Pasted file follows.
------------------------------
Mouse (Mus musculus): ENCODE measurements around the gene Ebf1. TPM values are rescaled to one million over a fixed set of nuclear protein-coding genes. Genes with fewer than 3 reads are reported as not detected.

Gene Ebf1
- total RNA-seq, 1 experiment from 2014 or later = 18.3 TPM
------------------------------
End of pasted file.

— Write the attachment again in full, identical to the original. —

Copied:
Mouse (Mus musculus): ENCODE measurements around the gene Ebf1. TPM values are rescaled to one million over a fixed set of nuclear protein-coding genes. Genes with fewer than 3 reads are reported as not detected.

Gene Ebf1
- total RNA-seq, 1 experiment from 2014 or later = 18.3 TPM